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4PAM1042 Applications of Mathematics

Question:

ˆIf you have already received a pass mark (40% or higher) for your non-technical report on Game Theory, or if you received an overall pass mark for the module, then you do not need to attempt this assignment again.

ˆIf you submitted a non-technical report on Game Theory (but obtained a grade lower than 40%), then you must choose a different topic than the one you chose originally. For his assignment, you will write a non-technical report about a topic in Game Theory. You will choose one of the following three topics, described in more detail in the next section.

1. Sequential games & Logic

2. Lizard & Chicken

3. Being a rock & prisoner’s dilemma

Each topic gives you two games and some questions. The given games and questions will form fixed points that you have to address and around which you can plan and structure your report. Much of the rest of the content, structure and style of the report is up to you and should be chosen with the overall aim and target audience of the report in mind.

Questions

Your project has to involve discussing the following questions.

1. Explain and discuss the term “winning strategy”.

2. What is the winning strategy for 333-Cesarball?

3. How do sequential games relate to logical statement involving quantifiers?

4. Who has a winning strategy for the sequence game?

Lizard & Chicken

Rock-Paper-Scissors-Lizard-Spock (RPSLSp) is a variant of the well-known Rock-Paper-Scissors (RPS) and originated in the surprisingly popular TV-show “The Big Bang Theory”. The game plays just like regular RPS, except that there are two additional moves available to both players, Lizard and Spock, with the following rules.

ˆLizard beats Paper and Spock (“eats” and “poisons”, respectively) but is beaten by Rock and Scissors (“crushed” and “decapitated”, respectively). Spock beats Rock and Scissors (“vapourizes” and “crushes”, respectively) but is beaten by Paper and Lizard (“disproved” and “poisoned”, respectively). Rock, Paper and Scissors relate to each other as before and if both players play the same move, the game is a draw.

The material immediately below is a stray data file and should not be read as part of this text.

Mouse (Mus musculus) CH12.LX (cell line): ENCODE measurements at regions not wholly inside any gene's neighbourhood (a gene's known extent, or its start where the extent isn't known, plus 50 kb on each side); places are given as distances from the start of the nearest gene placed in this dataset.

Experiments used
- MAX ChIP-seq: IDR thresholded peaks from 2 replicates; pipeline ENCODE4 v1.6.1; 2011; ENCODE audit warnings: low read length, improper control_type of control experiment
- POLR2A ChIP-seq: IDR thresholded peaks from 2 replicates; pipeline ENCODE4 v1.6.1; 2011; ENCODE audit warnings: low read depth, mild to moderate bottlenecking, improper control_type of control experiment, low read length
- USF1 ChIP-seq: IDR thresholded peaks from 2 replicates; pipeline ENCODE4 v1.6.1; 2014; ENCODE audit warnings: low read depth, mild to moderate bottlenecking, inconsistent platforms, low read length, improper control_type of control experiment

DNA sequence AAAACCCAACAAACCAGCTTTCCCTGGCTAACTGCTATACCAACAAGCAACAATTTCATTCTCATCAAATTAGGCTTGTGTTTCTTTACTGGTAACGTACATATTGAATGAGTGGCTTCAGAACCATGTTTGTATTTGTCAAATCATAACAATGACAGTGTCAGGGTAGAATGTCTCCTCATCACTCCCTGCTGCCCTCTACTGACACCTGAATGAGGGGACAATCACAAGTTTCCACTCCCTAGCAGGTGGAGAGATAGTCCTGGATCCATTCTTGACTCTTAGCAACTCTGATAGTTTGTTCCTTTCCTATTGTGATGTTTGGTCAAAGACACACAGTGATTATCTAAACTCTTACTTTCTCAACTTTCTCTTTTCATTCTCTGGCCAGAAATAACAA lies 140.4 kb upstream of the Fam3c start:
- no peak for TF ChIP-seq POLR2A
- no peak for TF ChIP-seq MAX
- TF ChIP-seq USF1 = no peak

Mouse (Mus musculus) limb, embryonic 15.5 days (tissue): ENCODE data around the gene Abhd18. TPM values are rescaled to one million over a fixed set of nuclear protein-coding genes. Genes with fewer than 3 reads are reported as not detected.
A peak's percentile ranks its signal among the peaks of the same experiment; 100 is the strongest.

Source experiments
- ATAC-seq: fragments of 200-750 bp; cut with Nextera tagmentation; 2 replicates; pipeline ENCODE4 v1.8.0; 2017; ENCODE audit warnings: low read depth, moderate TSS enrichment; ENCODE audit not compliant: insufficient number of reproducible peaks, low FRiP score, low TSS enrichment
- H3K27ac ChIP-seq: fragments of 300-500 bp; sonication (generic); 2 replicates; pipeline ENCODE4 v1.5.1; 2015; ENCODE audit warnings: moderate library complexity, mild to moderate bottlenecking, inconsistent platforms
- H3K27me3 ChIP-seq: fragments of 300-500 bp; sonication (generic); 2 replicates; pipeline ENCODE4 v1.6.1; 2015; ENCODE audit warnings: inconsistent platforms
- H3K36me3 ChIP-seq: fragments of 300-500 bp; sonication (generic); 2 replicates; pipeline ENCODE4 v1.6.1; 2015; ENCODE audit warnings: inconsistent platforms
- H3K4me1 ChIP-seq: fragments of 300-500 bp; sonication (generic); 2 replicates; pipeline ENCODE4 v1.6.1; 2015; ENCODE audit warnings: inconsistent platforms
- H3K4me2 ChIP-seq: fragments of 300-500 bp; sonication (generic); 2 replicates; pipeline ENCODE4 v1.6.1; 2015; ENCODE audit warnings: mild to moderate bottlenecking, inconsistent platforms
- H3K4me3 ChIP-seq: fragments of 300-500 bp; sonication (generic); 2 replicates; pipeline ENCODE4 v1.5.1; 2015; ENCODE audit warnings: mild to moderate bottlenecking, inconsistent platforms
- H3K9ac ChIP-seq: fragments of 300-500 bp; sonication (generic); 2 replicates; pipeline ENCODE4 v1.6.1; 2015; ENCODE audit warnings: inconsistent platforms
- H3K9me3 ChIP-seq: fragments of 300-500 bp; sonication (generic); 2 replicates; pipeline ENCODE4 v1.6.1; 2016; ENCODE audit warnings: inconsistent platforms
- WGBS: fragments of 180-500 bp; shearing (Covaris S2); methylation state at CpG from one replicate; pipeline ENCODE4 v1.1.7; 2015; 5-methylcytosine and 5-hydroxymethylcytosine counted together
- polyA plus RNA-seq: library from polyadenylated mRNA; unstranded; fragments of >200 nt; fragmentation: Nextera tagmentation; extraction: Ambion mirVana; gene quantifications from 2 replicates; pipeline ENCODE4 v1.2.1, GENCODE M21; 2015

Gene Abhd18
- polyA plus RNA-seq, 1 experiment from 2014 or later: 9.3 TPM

“Chicken” is a single round, 2-player game. Each player either picks “Safe” or “Risk”.

ˆ If both players play Safe, then they both obtain 1 util.

ˆ If both play “Risk”, then both receive 0 utils.

ˆ If they do not play the same thing, then the player who played “Risk” obtains 2 utils and the player who played “Safe” receives 1 util.

Questions

Your project has to involve discussing the following questions.

1. Explain and discuss the terms “mixed strategy” and “Nash equilibrium”.

2. What is the Nash equilibrium for RPSLSp?

3. Suppose you are playing RPSLSp with a friend who dislikes “geek culture” in general and “The Big Bang Theory” in particular and so will only ever play the classical moves Rock, Paper, or Scissors. You are free to choose any moves. What is the Nash equilibrium now? Is this a fair game?

4. What is the Nash equilibrium for Chicken? Is there a unique equilibrium?

5. Does “chicken” occur in real life? How should real-life players behave?

At the beginning of this variant of Rock-Paper-Scissors, each player dresses up as either a rock, some paper or a pair of scissors. The players may not choose the same costume. The game is played just like regular RPS with the following difference.

ˆIf both players choose the same move and one of the players is dressed up as this move, then this player wins. For example, if both players choose Rock, then the player dressed as Rock (if there is one) wins.

The prisoner’s dilemma is a single round, 2-player game. Each player either picks “Solidarity” or “Betrayal”.

ˆ If both players play Solidarity, then they both obtain 2 utils.

ˆ If both play “Betrayal”, then both receive 1 util.